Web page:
“The goal is to fill our 5 race limit to keep our rookie status and then for 2016 we can look at some sponsorship and funding to really help get us off the ground,” said Tefft. “The students I’m working with are between 14 and 18 years of age and it would be nice to be able to pay for a certain number of pit entries for them. When you’re that age, their job is school and a $30 bill can be substantial for them. We’re starting to cross the sponsorship bridge now and rather than have a few setbacks, I wanted to get the car finished up so that we would be able to put it on display for a potential sponsors and in the fall, showcase it to our advisory board members and the community. Teachers and others work in the school system but it is always the community that really builds and fosters quality schools, and their input is important to us. Sponsors are going to be giving us money so the question is what can we do to give our sponsors a return. This will not be just a one way street. We’re looking at being able to give a sponsor some good exposure as well as promoting our automotive program and the different vocational programs that we have available here at Westfield Technical Academy. Also we hope this will open opportunities for our students to obtain intern and employment within their chosen field.”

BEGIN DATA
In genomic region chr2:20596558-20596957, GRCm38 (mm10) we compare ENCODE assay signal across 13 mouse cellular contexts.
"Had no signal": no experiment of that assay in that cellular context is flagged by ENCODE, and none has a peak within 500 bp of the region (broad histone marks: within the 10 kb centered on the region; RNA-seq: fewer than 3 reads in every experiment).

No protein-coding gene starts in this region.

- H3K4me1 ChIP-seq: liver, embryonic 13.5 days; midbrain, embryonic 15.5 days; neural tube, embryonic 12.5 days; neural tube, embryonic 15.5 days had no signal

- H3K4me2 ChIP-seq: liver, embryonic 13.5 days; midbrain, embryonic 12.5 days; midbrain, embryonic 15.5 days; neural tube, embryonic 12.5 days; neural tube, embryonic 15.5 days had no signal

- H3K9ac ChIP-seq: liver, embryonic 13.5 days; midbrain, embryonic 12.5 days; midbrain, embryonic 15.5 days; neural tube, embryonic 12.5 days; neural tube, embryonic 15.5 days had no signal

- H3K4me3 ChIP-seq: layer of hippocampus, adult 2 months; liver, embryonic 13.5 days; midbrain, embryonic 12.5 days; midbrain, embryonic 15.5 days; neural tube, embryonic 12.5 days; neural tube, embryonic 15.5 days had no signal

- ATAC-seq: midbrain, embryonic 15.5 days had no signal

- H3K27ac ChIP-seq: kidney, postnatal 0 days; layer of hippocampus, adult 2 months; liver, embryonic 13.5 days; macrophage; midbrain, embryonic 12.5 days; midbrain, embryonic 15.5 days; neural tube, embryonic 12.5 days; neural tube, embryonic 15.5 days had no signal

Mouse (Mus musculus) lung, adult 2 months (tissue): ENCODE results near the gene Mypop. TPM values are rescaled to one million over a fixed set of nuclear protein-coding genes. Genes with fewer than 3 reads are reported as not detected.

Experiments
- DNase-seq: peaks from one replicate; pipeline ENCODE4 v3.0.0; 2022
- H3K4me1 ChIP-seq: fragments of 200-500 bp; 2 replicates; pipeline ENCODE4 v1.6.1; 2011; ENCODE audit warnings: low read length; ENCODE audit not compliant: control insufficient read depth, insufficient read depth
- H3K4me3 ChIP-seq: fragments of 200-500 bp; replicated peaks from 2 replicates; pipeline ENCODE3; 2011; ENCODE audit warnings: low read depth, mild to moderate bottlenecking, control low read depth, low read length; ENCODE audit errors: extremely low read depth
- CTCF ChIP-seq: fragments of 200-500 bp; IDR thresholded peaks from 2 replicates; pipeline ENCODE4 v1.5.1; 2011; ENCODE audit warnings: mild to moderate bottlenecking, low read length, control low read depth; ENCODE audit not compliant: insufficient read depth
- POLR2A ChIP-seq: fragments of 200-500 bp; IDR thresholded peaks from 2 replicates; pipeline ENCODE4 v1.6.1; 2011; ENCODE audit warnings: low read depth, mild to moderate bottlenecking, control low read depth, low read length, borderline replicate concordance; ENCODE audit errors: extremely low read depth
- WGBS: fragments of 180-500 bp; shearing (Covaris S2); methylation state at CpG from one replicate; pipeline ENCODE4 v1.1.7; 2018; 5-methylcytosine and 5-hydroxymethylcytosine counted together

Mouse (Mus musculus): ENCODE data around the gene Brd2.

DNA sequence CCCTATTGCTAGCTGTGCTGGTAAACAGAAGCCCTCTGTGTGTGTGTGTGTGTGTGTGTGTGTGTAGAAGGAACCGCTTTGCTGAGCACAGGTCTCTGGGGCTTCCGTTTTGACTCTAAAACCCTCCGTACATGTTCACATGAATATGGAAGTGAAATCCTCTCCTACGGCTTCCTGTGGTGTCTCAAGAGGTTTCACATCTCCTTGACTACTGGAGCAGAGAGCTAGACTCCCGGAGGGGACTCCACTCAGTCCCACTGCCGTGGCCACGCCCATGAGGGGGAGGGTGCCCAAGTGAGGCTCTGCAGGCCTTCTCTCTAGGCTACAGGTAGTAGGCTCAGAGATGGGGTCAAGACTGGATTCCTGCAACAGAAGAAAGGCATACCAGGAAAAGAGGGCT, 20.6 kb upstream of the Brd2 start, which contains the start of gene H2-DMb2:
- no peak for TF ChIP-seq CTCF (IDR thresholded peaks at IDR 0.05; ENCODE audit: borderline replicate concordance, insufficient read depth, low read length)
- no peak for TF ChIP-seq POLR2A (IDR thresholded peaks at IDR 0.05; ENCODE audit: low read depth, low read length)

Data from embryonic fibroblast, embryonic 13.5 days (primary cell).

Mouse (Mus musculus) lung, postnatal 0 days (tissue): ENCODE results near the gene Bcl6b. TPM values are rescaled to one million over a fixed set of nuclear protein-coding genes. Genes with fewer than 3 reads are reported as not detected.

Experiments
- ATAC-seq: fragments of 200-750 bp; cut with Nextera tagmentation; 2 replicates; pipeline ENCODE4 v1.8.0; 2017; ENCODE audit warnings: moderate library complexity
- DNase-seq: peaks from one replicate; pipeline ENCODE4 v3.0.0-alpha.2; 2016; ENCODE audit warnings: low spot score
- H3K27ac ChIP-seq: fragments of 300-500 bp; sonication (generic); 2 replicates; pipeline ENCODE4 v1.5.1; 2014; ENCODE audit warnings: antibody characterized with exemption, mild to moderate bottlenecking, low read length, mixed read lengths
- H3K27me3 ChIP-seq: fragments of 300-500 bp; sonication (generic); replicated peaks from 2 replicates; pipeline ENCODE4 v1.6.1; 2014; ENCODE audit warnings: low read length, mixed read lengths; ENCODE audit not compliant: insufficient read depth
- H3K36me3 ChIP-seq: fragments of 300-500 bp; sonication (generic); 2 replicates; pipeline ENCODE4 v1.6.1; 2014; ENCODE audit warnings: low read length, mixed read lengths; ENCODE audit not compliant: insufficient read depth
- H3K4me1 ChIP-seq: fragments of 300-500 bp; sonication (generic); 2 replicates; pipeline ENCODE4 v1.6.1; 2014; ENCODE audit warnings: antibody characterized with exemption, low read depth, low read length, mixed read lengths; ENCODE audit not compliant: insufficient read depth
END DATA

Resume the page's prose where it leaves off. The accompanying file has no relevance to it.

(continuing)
As Tefft prepares for his Stafford debut, he has small goals in mind for his first foray into the world of NASCAR Whelen All-American Series short track racing.
“My goal is to get some seat time and to work out any bugs we still might have in the car and find a setup that will allow us to run competitive lap times,” said Tefft. “Everyone has been real enthusiastic about the program so far. I have to give a shout out to Bob Fill, who has donated both his time to help us out working on the car and he’s also donated the front clip we put on the car, and to the #3 SK Light team of Geoff Boisjolie. They’ve been helping us out and they’re going to let us use their trailer to bring the car to the track. Their support and team story is why we chose to run the number 3 on the car since that’s Geoff’s number in the SK Lights.”
Tefft and his team of students no doubt face a daunting task of getting a car up to speed against seasoned veterans, but if they can be competitive, it truly would be a rookie story worth paying attention to and rooting for.
For more information, contact the Stafford Motor Speedway track office at 860-684-2783 or visit us on the web at www.staffordspeedway.com.